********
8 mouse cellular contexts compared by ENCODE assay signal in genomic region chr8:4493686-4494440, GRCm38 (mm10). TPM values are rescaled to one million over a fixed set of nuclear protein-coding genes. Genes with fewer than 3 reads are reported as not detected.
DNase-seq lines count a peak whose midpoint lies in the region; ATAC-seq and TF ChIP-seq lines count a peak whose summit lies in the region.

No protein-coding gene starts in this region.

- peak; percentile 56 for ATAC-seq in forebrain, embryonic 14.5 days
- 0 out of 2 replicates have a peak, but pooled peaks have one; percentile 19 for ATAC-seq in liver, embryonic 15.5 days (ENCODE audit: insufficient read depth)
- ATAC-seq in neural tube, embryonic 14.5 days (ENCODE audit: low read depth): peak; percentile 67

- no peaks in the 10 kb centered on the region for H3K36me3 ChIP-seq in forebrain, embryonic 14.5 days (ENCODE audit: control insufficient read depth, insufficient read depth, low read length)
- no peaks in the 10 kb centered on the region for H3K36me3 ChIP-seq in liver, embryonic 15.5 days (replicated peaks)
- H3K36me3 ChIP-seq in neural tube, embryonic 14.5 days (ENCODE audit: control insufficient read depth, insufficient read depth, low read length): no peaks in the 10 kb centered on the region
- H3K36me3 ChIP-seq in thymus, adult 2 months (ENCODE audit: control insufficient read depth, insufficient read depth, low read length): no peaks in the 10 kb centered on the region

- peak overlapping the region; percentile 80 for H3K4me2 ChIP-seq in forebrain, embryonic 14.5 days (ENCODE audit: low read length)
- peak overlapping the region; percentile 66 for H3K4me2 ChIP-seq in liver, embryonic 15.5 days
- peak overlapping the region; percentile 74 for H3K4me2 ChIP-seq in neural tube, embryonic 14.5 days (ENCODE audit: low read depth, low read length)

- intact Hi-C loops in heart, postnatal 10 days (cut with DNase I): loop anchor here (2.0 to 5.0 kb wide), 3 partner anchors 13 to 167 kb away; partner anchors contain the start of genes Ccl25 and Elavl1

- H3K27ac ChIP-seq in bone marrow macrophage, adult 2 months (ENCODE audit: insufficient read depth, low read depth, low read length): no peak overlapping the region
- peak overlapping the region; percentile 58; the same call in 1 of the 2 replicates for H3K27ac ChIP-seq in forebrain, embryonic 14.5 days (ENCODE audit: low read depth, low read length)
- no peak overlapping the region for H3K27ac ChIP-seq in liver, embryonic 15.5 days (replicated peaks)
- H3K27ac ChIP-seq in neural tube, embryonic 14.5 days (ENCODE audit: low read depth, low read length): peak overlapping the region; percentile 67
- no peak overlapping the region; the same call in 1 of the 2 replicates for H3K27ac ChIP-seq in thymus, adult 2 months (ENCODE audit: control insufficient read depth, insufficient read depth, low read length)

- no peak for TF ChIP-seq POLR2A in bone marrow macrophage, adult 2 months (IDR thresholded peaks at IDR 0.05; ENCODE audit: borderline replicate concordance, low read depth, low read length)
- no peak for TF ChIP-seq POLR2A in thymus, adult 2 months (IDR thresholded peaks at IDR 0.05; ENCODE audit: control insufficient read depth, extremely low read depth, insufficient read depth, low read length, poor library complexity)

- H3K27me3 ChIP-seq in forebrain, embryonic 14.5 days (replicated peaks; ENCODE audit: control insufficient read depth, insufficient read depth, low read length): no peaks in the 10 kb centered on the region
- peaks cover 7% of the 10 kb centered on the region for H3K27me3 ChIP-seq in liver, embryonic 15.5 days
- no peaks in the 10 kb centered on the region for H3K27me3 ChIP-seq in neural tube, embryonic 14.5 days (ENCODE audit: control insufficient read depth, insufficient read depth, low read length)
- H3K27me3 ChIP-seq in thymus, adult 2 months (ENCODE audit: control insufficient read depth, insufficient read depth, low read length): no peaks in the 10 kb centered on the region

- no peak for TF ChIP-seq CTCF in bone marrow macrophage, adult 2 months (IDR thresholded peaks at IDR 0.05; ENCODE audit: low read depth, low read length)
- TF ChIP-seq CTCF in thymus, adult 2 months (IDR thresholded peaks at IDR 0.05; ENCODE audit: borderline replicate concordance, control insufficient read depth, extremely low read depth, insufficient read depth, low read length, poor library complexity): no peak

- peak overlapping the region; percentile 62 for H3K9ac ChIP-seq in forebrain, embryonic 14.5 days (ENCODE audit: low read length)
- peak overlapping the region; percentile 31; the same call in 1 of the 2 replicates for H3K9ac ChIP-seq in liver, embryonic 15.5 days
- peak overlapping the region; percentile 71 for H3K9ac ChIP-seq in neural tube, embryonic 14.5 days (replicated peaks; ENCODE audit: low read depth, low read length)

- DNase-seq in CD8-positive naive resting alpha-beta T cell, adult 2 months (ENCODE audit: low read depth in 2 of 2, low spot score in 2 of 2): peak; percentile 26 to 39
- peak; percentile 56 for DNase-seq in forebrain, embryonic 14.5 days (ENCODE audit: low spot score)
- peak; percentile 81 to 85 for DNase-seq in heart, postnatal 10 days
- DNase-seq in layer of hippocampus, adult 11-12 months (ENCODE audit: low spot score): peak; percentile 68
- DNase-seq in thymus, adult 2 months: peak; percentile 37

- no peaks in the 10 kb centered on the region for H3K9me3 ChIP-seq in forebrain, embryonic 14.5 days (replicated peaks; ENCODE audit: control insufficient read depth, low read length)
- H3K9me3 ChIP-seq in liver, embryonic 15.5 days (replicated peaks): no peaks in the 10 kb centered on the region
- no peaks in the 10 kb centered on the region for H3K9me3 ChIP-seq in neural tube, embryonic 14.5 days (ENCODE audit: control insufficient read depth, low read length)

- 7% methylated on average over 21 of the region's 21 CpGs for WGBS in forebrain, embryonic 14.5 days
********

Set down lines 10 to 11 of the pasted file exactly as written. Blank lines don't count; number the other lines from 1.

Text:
- H3K36me3 ChIP-seq in thymus, adult 2 months (ENCODE audit: control insufficient read depth, insufficient read depth, low read length): no peaks in the 10 kb centered on the region

- peak overlapping the region; percentile 80 for H3K4me2 ChIP-seq in forebrain, embryonic 14.5 days (ENCODE audit: low read length)